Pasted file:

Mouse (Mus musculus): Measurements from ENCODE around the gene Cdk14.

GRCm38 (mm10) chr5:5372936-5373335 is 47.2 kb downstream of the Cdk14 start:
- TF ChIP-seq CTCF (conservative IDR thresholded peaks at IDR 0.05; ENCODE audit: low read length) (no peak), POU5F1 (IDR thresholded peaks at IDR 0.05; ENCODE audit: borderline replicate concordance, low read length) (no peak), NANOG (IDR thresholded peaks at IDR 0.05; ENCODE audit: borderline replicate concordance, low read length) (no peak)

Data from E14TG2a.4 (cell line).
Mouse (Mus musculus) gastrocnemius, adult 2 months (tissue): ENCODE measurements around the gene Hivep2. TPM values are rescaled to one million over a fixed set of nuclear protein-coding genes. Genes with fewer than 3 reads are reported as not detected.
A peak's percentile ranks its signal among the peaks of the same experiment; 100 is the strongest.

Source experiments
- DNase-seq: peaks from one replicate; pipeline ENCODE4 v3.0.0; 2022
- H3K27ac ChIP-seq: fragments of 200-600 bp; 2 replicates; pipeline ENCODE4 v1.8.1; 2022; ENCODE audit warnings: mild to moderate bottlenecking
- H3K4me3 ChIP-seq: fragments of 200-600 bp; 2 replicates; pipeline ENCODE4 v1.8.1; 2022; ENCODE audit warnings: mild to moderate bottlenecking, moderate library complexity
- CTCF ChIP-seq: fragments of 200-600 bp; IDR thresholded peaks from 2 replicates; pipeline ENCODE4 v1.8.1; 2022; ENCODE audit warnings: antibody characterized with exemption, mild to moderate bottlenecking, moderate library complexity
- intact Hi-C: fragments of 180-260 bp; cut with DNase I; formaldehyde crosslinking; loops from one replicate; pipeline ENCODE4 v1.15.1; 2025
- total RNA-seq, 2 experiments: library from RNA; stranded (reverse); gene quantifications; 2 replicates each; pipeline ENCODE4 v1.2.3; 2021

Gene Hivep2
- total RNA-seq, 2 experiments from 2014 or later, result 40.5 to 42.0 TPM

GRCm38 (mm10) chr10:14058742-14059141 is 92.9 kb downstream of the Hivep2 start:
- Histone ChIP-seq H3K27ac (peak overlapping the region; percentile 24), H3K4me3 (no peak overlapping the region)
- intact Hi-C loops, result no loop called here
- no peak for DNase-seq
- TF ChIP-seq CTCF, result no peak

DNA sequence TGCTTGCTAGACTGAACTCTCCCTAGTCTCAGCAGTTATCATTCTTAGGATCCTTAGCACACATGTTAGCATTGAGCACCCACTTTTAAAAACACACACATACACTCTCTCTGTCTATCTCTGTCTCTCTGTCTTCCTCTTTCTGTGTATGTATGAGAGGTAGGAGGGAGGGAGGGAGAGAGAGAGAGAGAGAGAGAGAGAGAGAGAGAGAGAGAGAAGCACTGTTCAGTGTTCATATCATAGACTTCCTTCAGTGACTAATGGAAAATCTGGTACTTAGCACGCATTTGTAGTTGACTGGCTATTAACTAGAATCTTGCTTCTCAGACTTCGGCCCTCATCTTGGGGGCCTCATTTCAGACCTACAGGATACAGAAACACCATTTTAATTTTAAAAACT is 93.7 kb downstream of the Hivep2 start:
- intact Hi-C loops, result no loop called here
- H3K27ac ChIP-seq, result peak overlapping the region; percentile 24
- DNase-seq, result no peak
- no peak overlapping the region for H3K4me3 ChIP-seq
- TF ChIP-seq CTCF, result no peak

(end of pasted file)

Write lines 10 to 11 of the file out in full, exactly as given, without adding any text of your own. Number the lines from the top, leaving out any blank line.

- H3K4me3 ChIP-seq: fragments of 200-600 bp; 2 replicates; pipeline ENCODE4 v1.8.1; 2022; ENCODE audit warnings: mild to moderate bottlenecking, moderate library complexity
- CTCF ChIP-seq: fragments of 200-600 bp; IDR thresholded peaks from 2 replicates; pipeline ENCODE4 v1.8.1; 2022; ENCODE audit warnings: antibody characterized with exemption, mild to moderate bottlenecking, moderate library complexity